Life out Of Death
THE sound of kicking, or knocking, grew louder every moment: and at last a door opened somewhere near us. `Did you say "come in!" Sir?' my landlady asked timidly.
`Oh yes, come in!' I replied. `What's the matter?'
`A note has just been left for you, Sir, by the baker's boy. He said he was passing the Hall, and they asked him to come round and leave it here.'
The note contained five words only. `Please come at once. Muriel.'
A sudden terror seemed to chill my very heart. `The Earl is ill!' I said to myself. `Dying, perhaps!' And I hastily prepared to leave the house.
`No bad news, Sir, I hope?' my landlady said, as she saw me out. `The boy said as some one had arrived unexpectedly--'
`I hope that is it!' I said. But my feelings were those of fear rather than of hope: though, on entering the house, I was somewhat reassured by finding luggage lying in the entrance, bearing the initials `E.L.'
`It's only Eric Lindon after all!' I thought, half relieved and half annoyed. `Surely she need not have sent for me for that!'
Lady Muriel met me in the passage. Her eyes were gleaming--but it was the excitement of joy, rather than of grief. `I have a surprise for you!' she whispered.
`You mean that Eric Lindon is here?' I said, vainly trying to disguise the involuntary bitterness of my tone. `"The funeral baked meats did coldly furnish forth the marriage-tables,"' I could not help repeating to myself. How cruelly I was misjudging her!
`No, no!' she eagerly replied. `At least--Eric is here. But--' her voice quivered, `but there is another!'
No need for further question. I eagerly followed her in. There on the bed, he lay--pale and worn--the mere shadow of his old self--my old friend come back again from the dead!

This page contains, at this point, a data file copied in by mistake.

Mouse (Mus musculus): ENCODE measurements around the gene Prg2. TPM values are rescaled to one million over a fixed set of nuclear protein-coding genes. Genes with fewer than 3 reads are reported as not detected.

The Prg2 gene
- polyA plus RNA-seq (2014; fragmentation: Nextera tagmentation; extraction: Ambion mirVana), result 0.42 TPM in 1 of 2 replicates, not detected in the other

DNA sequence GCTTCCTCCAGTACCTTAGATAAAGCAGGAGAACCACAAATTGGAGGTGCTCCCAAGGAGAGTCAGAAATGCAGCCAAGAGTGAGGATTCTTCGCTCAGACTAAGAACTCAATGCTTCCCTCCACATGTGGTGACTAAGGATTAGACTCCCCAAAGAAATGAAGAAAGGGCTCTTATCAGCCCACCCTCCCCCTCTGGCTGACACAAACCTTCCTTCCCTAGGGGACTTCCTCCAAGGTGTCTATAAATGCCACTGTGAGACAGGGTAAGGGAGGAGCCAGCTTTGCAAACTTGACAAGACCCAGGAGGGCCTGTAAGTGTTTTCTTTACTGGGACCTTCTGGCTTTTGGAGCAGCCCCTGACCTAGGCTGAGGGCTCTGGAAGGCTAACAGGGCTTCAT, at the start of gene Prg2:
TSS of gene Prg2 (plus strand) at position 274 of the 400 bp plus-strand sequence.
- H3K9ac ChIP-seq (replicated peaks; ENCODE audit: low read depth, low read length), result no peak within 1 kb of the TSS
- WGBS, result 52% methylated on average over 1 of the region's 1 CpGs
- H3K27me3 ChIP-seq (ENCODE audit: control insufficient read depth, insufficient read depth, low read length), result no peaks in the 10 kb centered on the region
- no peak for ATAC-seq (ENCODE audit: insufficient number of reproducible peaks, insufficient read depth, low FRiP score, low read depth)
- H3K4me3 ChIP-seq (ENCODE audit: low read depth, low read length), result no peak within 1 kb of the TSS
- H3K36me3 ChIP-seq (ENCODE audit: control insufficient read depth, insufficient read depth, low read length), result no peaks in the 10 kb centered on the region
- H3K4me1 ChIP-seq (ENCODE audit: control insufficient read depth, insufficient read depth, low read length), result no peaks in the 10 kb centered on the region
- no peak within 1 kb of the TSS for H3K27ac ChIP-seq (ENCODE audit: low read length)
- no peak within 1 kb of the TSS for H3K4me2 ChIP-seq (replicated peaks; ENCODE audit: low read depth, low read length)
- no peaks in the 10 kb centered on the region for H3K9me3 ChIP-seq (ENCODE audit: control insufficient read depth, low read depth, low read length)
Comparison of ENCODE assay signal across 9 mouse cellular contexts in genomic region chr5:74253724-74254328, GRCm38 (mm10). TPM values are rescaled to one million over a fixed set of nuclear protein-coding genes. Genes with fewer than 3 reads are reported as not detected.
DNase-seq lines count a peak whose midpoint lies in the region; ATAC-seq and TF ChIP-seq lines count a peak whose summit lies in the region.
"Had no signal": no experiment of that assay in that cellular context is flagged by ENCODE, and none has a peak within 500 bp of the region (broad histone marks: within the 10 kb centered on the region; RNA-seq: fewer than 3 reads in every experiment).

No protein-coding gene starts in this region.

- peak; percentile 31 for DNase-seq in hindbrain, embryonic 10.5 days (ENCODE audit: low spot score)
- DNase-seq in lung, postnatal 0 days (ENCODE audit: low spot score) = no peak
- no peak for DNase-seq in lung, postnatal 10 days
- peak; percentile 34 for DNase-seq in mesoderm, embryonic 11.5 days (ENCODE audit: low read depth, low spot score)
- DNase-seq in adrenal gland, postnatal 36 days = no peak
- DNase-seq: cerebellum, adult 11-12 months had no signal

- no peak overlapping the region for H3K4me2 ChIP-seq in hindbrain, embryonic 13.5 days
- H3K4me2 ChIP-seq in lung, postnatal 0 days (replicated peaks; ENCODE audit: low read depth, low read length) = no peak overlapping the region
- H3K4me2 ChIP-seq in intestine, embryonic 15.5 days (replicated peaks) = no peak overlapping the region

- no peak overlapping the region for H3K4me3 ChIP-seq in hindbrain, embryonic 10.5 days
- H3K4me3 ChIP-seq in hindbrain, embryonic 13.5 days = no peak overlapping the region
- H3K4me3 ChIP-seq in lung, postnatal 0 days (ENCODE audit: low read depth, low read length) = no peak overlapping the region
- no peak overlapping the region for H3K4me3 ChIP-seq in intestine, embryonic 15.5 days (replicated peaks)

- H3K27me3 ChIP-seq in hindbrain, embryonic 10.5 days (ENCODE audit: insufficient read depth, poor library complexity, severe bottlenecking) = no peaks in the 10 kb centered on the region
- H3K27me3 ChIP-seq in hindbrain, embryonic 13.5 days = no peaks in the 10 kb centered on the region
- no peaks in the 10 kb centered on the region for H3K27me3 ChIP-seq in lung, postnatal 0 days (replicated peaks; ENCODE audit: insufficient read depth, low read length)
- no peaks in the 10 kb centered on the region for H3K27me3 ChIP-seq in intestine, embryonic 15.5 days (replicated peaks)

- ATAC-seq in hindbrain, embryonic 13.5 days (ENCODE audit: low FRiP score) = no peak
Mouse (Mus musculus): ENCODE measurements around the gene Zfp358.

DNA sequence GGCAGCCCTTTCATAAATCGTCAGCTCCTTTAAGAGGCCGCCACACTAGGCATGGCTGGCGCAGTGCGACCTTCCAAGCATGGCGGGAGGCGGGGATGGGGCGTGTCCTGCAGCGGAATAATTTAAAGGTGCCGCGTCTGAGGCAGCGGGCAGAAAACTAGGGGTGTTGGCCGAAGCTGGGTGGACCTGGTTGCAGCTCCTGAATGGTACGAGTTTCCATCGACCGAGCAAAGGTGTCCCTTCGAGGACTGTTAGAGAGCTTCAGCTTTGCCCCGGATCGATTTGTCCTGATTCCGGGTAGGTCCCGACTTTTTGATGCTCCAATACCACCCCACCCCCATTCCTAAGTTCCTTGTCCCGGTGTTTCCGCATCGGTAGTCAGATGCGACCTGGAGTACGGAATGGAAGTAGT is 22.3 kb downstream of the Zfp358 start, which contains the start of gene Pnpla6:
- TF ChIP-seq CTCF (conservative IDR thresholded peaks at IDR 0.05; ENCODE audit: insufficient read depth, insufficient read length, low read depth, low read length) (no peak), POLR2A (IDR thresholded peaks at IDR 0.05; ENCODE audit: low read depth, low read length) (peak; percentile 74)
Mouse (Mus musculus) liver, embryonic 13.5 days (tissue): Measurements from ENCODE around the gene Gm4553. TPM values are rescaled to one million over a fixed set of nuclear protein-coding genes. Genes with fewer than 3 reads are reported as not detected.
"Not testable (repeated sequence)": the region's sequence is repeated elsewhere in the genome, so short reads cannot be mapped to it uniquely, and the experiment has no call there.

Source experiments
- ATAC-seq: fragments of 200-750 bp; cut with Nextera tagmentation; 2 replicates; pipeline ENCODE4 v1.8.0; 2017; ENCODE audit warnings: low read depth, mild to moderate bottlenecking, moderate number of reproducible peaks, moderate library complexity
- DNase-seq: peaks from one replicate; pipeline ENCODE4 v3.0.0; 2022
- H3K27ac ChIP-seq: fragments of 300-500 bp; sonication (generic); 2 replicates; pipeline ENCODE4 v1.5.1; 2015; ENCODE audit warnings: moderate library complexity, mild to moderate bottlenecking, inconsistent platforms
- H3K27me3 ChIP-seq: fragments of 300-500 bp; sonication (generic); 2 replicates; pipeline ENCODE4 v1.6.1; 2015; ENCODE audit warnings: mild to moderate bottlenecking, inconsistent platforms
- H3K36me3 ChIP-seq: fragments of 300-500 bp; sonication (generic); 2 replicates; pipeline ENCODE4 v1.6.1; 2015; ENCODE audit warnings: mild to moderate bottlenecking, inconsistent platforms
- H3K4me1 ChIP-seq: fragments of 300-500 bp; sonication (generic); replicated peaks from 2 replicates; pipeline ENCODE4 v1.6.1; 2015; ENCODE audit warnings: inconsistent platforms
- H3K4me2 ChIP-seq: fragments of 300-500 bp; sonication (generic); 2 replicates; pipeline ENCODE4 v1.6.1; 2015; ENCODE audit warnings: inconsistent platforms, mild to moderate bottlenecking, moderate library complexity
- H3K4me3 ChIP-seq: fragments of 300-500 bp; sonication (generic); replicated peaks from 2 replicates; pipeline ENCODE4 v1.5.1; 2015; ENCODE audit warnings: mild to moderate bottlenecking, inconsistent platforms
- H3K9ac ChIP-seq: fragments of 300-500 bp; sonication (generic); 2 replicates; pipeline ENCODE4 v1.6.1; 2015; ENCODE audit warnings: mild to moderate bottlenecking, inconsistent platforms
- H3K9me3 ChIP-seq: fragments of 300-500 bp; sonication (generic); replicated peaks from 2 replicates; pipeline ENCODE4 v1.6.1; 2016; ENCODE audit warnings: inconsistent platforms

`Arthur!' I exclaimed. I could not say another word.
`Yes, back again, old boy!' he murmured, smiling as I grasped his hand. `He,' indicating Eric, who stood near, `saved my life--He brought me back. Next to God, we must thank him, Muriel, my wife!'
Silently I shook hands with Eric, and with the Earl: and with one consent we moved into the shaded side of the room, where we could talk without disturbing the invalid, who lay, silent and happy, holding his wife's hand in his, and watching her with eyes that shone with the deep steady light of Love.
`He has been delirious till to-day,' Eric explained in a low voice: `and even to-day he has been wandering more than once. But the sight of her has been new life to him.' And then he went on to tell us, in would- be careless tones--I knew how he hated any display of feeling--how he had insisted on going back to the plague-stricken town, to bring away a man whom the doctor had abandoned as dying, but who might, he fancied, recover if brought to the hospital: how he had seen nothing in the wasted features to remind him of Arthur, and only recognized him when he visited the hospital a month after: how the doctor had forbidden him to announce the discovery, saying that any shock to the over-taxed brain might kill him at once: how he had stayed on at the hospital, and nursed the sick man by night and day--all this with the studied indifference of one who is relating the commonplace acts of some chance acquaintance!
`And this was his rival!' I thought. `The man who had won from him the heart of the woman he loved!'
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